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1.1 Background of the Study
Lubricating grease is produced by dispersing thickening agents in mineral or synthetic oil. Several thickening agents exist but soap-base is the most popular. Several soap bases like sodium, lithium, calcium, aluminum etc. are used in lubricating grease production. Soap comprises of the metallic salts of long chain monocarboxylic acids. Generally, soap making is based on alkaline hydrolysis of fat and oil in a reaction known as saponification, according to the equations (1.1) and (1.2).
These soaps give different properties to the grease and they have different formulations, structure, and characteristics. Other thickening agents include Organoclay, Polymer, Silica etc. All these soaps are formulated from manufactured alkalis. However, there is a prospect of formulating lubricating grease from alkalis derived from the ashes of agricultural waste such as plantain peel, since local soap production has been achieved using these alkalis as reported by Nwoko, (1980) and Onyegbado et. al (2002). According to Adewuji, et al (2008), several agricultural wastes of vegetable origin yield high potash when combusted. These materials include plantain peels, cassava peels, palm bunch, wood, cocoa pod, banana leaves, maize cob, wood, sugar beet waste and many others. When these materials are burnt
in air, the resulting ashes contain oxides of potassium and sodium which when dissolved in water yield the corresponding hydroxides (equations 1.3 and 1.4). These agricultural wastes are readily and locally available in abundance.
Na2O + H20
K2O + H20
As at present, these local alkalis are not used in grease production since no stoichiometry has been developed for them. The local production of potash from these agricultural wastes has been observed to be a cheaper alternative source of this much needed chemical used in the production of soap and other alkalis based products (Adewuji et al, 2008). The making of soap using vegetable matter has been an age old craft, unfortunately the soaps that were made then, were soft, black, smelly and corrosive to the hands (Umeh-Idika and Maduakor; 2013) However Onyeagbado (2004) has produced solid odourless soap using alkali extracted from plantain peel ash. The ash derived alkali contains varying concentrations of different metals. Since emulsion of Ca, Li and many other metal soaps and their mixtures are used in most lubricating greases and are often called thickener (Thorsten et al., 2002), the soap made from alkali derived from plantain peel ash could be useful as a thickener in lubricating greases and will be more economical than those from inorganic sources. The presence of other metals besides K and Na at higher concentrations limits the foamability of the soaps and Olabanji, et al (2012) suggested that this could be an advantage to use them as grease thickeners since foamability is not a desirable quality in lubricating greases.
Although at present, palm oil and palm kernel oil for local soap production (as source of fat and oil) in Nigeria are readily available, nearly all the alkali for soap making is imported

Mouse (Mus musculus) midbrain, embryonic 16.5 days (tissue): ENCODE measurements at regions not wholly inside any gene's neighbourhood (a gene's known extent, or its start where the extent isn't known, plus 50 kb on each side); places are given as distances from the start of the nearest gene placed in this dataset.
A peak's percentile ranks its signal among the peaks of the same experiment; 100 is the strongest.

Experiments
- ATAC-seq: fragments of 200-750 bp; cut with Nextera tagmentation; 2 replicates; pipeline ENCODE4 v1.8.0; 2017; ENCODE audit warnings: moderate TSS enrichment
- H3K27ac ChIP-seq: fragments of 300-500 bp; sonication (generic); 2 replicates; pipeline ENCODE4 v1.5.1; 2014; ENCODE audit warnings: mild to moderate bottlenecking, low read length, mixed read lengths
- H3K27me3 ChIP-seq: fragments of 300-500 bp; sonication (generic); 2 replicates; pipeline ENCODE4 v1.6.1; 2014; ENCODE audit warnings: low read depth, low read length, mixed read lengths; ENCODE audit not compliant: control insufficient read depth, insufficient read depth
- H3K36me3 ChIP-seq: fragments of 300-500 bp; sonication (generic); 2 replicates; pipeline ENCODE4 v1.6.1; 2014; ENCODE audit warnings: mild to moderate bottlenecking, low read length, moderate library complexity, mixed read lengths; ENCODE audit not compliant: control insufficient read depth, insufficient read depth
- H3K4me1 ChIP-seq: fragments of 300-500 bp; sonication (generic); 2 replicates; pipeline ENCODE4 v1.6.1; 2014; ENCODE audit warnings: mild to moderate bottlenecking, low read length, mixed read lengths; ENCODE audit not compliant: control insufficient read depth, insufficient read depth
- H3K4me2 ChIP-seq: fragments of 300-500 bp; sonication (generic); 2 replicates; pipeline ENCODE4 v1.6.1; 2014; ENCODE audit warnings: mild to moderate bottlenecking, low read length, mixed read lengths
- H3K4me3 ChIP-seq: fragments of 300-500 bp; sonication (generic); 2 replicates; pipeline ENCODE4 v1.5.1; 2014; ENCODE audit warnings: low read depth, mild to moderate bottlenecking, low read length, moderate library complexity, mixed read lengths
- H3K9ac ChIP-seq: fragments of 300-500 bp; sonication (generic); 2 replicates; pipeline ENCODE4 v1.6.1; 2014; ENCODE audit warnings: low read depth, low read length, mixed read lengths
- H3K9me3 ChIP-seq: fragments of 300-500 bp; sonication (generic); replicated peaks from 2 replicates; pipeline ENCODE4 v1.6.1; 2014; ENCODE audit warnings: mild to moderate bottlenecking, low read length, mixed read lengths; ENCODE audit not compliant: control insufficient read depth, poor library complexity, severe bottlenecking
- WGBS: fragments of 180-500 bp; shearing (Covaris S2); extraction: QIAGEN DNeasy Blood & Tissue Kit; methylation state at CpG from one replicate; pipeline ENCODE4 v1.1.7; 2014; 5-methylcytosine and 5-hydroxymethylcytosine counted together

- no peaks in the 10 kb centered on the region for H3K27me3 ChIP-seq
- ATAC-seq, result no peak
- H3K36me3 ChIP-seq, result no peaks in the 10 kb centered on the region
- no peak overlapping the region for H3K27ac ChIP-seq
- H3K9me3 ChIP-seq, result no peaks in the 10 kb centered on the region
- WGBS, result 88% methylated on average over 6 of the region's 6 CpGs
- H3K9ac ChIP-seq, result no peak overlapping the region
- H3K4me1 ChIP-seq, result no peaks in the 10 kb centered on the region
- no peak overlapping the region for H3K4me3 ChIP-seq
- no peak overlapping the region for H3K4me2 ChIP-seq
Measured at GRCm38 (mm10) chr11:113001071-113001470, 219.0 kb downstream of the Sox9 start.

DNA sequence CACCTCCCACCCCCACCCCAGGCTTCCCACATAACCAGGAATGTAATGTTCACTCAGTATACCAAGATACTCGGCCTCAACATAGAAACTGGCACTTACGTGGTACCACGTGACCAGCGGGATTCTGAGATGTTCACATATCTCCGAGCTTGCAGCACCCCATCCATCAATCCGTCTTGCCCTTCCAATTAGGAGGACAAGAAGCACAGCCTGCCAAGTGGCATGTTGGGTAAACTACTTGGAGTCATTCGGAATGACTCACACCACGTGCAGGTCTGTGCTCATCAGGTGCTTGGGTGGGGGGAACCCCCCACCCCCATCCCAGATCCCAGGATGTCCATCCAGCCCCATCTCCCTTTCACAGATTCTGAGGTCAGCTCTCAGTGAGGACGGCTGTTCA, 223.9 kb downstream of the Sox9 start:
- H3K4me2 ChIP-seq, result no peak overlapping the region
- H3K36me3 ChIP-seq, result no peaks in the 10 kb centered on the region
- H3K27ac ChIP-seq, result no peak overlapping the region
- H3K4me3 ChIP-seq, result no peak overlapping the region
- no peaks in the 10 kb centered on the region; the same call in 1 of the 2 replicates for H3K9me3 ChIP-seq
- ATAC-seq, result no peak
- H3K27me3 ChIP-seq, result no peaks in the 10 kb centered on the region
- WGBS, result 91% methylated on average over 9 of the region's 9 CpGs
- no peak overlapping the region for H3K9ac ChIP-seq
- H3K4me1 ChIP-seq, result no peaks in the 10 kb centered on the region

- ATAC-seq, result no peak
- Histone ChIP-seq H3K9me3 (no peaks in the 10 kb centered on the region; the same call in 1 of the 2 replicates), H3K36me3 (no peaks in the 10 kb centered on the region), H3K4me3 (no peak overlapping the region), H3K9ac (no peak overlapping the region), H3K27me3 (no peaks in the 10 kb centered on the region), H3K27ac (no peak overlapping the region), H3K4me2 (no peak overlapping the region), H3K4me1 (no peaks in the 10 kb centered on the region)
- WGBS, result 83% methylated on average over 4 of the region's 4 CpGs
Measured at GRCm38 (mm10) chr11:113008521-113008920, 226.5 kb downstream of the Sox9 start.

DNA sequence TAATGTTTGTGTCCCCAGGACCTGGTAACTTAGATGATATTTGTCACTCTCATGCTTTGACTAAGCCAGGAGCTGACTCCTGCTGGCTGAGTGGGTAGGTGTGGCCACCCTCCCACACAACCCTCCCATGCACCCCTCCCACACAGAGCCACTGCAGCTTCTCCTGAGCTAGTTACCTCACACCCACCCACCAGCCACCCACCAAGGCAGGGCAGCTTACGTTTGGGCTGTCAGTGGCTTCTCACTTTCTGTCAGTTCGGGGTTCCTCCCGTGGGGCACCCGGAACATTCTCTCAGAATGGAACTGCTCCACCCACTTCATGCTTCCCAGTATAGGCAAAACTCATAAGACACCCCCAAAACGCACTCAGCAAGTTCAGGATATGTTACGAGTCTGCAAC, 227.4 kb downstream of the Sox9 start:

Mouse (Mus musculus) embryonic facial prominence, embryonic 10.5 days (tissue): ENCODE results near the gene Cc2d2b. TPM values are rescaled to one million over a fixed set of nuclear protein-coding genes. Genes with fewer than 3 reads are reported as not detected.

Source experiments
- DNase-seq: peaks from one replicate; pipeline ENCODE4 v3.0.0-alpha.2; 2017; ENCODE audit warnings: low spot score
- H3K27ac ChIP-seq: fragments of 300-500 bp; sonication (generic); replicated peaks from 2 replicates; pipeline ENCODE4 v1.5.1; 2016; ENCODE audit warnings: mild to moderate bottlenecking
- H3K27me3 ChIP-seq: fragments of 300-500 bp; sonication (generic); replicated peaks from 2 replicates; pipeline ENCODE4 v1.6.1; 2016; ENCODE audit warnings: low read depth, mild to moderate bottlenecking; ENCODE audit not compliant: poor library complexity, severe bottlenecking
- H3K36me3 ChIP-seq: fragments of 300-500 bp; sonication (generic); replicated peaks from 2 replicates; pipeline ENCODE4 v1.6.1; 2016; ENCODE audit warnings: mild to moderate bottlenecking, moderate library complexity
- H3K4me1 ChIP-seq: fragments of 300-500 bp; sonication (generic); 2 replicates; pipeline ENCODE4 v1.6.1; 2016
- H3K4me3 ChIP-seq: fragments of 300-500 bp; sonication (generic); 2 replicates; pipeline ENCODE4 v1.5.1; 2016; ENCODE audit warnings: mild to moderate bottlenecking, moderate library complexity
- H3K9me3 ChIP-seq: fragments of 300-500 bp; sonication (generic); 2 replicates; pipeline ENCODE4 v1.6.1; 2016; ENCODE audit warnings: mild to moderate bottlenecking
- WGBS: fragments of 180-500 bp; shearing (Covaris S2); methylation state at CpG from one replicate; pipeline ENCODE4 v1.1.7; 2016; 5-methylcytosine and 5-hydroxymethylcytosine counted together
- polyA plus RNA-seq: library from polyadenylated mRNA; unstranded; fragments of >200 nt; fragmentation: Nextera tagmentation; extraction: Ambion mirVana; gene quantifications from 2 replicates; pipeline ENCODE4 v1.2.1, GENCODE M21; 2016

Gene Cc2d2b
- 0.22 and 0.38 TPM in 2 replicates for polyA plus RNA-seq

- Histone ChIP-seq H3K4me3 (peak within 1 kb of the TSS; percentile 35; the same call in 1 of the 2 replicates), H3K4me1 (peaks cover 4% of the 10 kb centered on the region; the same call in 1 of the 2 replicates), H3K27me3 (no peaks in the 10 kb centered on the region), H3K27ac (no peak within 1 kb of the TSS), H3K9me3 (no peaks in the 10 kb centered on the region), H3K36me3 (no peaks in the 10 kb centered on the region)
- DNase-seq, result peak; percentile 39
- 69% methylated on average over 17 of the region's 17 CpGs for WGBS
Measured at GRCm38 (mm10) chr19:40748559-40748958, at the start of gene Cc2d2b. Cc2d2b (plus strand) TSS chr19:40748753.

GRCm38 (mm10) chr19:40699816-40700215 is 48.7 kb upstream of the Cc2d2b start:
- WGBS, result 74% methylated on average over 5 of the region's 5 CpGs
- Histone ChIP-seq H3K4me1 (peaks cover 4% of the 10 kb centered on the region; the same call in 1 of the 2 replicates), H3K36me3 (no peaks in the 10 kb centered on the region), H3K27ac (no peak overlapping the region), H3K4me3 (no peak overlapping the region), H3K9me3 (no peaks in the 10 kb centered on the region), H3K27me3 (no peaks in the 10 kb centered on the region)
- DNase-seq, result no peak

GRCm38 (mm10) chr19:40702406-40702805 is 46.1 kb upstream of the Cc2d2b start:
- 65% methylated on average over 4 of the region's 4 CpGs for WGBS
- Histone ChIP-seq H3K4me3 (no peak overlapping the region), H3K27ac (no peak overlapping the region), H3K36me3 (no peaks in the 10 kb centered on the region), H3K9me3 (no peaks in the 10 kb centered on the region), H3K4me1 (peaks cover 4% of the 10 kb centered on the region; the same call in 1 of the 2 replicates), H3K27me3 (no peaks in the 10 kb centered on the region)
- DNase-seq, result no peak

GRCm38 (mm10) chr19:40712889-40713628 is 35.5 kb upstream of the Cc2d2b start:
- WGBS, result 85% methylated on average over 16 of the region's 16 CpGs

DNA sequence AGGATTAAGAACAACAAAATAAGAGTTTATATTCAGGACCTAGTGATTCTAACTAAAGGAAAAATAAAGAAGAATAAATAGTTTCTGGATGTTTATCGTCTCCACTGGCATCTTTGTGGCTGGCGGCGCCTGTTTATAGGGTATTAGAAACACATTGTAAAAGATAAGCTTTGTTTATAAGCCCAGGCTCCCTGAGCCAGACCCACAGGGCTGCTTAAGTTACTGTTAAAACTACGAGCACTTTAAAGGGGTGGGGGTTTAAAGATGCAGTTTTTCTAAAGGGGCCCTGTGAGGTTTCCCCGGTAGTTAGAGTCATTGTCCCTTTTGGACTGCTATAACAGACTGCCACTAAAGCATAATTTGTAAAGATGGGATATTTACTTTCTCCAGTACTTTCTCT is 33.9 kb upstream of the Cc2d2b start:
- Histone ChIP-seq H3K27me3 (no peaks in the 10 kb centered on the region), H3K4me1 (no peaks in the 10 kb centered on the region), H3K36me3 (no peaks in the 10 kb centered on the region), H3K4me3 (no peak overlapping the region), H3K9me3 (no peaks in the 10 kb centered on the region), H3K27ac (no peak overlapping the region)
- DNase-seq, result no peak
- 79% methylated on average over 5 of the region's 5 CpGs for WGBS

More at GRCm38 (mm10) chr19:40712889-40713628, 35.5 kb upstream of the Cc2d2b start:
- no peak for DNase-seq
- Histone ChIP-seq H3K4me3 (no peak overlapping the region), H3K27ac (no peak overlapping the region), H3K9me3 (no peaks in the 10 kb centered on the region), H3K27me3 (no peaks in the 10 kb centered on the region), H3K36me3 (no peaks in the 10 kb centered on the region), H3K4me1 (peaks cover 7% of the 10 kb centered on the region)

(Onyegbado et al 2002). Edewor (1984) estimated an annual availability of over 30,000 tonnes of KOH derivable from cocoa-pod waste alone, in the country, which more than meet the importation requirements of KOH and NaOH of 26,000 tonnes in 1985 but the knowledge gap in developing the formulation for using this type of alkali has hampered the technical, economic and social benefits derivable from their use. Onifade (1994) asserted that the dumping of cocoa-pod wastes in concentrated heaps on the farms (the usual practice in Nigeria) was adverse to soil fertility and that hogs and other livestock could not completely remove the total wastes available, as fodder. According to (Umeh-Idika and Maduakor, 2013) several agricultural wastes are littered all over the environment and accumulation of these wastes poses a serious health hazard. Apart from being an eyesore, even their proper disposal is a waste of resources which are potential source of raw materials needed in soap making. Therefore, such agricultural wastes could be converted to potash and used for soap making and consequently, lubricating grease production.
The objective of the study is:
To produce lubricant grease using alkali derived from plantain peel ash and determine the combination of reactants that give the best grease consistency.
1.3 Justification of the study
Studies have been conducted on production of soap using alkalis from ashes of agricultural wastes (Onyeagbado et al, 2004, Onifade, 1994, Olabanji et al, 2012) but there are little or no information on production of lubricant grease from any of these alkalis. It is therefore pertinent to conduct studies on the production of lubricant grease using plantain peel ash as the source of alkali. This will provide the information on the consistency of the grease it can
produce and know whether this consistency falls within the acceptable standards. Plantain peel ash was chosen as the source of the bio-alkali because there is sufficient scientific information available from the analysis of its alkali from various sources (Nwoko, 1982, Onyegbado et. al. 2002, and Oluremi et al, 2012). This will enhance straightforward research on its suitability as a good grease thickener, without recourse to auxiliary analysis of the bio-alkali extract.
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